My parents, Mike, the kids, and I spent a week on Michigan's west coast. The house itself was just what I needed--slightly rustic (one-lane dirt roads, no cable, wide plank wood floors, a stone hearth on the fireplace) but also luxurious (gourmet kitchen, master suite, enormous windows, lots of space).
The best part of this place, without a doubt, was the private beach. Look straight out to the west, look north, look south--all the eye can see is lake. The water was clear and cool but nothing we Michiganders couldn't handle. The beach itself was like many on that side of the state that tend to land on "best beaches in the world" lists like this one in Travel and Leisure.
We felt very, very spoiled. Surely we could have roughed it a bit, but we figured the cost of this rental was equivalent to two quality hotel rooms and most meals out at restaurants for a week. We went that route last year for a long weekend. This year's vacation was far more rejuvenating than any trip of that sort that I've taken.
The kids' favorite parts of our accomodations, aside from the beach--a word they can now say without sounding inappropriate--would probably be the "round-and-rounds" and the owl. Every bedroom had a ceiling fan that amused them. Coupled with the lake breezes, the "round-and-rounds" also made the a/c only necessary when a couple of storms rolled in and forced us to lock up. But what an amazing experience storms are in that environment! I almost wanted more.
Yes, I did mention an owl. Ok, there wasn't a real owl. There wasn't really a fake one either, but there was this fella:
Michael spotted him out the landing windows halfway down the main staircase after his first nap. Every morning after that we would hold hands and count nine stairs down, say hi to "Owoll," and then count the remaining nine steps to breakfast. We did the reverse at nap and bedtime, of course. So yeah, we greeted that stump well over 25 times. I kind of miss our watchful buddy...and the deck, and the occasional boats, and the mudroom. Oh, how I would love a mudroom.
This trip was slightly disorienting for my parents who spent much of their lives on the Michigan's east coast, but after watching the sun set magnificently into the lake a couple of times, I think they got their bearings. I have to say, I've never seen my dad--a man who has spent his adulthood in Army and now security guard uniforms--look so dang relaxed.
I mean, who is this man?
Who was that man who said the cold water of Lake Michigan felt good, swam out into it, and returned with a smile? Was that the guy who spent another chunk of his life living in Georgia and has always longed to return to balmier weather? Was that my dad? Well, no, not exactly.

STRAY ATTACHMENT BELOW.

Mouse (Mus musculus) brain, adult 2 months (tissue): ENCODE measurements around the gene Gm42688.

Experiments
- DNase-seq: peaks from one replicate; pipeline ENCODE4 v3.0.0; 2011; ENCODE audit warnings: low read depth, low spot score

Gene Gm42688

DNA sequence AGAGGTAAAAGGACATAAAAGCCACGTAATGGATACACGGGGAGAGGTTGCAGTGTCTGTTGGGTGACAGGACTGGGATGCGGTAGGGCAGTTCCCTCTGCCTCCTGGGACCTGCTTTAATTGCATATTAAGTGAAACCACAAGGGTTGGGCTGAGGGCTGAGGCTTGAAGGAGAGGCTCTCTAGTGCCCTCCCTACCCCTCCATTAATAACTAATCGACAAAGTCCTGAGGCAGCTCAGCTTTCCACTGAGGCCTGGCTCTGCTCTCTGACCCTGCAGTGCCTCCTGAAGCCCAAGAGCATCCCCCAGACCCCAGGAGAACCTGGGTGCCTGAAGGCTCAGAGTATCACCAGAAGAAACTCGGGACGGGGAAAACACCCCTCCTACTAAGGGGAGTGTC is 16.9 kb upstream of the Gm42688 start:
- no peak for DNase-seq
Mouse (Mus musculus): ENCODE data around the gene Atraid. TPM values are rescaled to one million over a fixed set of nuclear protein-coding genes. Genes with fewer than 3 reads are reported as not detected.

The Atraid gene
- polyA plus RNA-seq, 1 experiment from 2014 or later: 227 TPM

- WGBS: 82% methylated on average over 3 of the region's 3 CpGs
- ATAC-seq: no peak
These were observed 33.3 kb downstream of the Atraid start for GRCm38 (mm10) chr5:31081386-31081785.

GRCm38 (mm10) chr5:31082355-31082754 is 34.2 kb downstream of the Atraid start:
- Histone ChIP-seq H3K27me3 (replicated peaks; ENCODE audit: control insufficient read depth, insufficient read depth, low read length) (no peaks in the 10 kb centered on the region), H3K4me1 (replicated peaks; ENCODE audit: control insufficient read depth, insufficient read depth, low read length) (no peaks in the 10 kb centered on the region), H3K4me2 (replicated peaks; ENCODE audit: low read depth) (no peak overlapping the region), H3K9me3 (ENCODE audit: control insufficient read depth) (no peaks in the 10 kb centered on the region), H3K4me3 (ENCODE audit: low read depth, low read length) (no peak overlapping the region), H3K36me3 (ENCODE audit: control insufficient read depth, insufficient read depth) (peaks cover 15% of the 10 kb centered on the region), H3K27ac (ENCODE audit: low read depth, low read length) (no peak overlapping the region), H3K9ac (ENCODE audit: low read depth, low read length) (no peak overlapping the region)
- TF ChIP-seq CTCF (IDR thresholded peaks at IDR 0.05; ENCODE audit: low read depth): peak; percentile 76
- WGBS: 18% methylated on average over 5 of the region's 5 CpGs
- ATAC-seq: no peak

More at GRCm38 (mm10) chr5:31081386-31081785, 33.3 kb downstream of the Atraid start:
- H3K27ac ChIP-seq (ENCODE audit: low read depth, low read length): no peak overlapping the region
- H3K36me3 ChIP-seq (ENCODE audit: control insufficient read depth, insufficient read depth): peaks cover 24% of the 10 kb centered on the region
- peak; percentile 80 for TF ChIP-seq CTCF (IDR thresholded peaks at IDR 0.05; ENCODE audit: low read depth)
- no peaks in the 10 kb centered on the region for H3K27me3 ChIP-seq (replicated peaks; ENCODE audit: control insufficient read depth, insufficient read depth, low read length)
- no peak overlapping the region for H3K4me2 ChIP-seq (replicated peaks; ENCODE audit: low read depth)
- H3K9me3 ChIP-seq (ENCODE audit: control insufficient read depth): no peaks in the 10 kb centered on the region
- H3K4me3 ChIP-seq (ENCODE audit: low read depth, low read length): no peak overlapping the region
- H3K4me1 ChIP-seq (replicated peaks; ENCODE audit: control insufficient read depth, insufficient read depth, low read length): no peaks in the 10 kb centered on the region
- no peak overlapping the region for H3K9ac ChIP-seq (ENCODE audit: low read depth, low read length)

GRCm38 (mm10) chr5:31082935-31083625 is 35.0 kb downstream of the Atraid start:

That was Sophie and Michael's Grandpa.
Like grandkids tend to do, Michael and Sophie seem to have given their grandpa a slightly different demeanor these days. It's been a joy to witness.
It was also wonderful have my mom, essentially one of the kids' child care providers, with us on this trip. She knows them and they know her in a way that allowed Mike and me to let our guards down. When we're on our own with one kid per parent, that's not so easy. Mom also made stuffed cabbage and Hungarian chicken (chicken paprikash to the rest of the world), which made that lake house really feel like ours for a time. On this trip, we were able to reeeelaaaaxx.
We did leave this beautiful home a few times to visit nearby towns. We had a nice dinner in Pentwater on Tuesday night on the deck of Gull Landing and grabbed some sloppy soft-serve before heading back for the night.
On Thursday morning in Ludington we avoided some rain by exploring Sandcastles, a children's museum (kind of a mini version of the one in Grand Rapids). The kids were very patient later as we perused various antique stores, and I enjoyed the best brewery lunch I've ever had, a beef tenderloin wrap at Jamesport Brewing Company. It's making me salivate thinking of it. The beer was good, too.
On Friday afternoon in Grand Haven we checked out the shops and ate lunch on the patio at Porto Bello. We could see kids playing in a fountain by the water and decided to let Michael and Sophie do the same. It was well past nap time when we suited the kids up, but they enjoyed getting their feet and their parents all wet before we hit the road for home. The real one. The one without his and hers vanities in the master bathroom. Or a master bathroom. Oh, how I would love one of those in real life.
My one regret for this trip was not making a stronger effort to bring more family along. Maybe next year!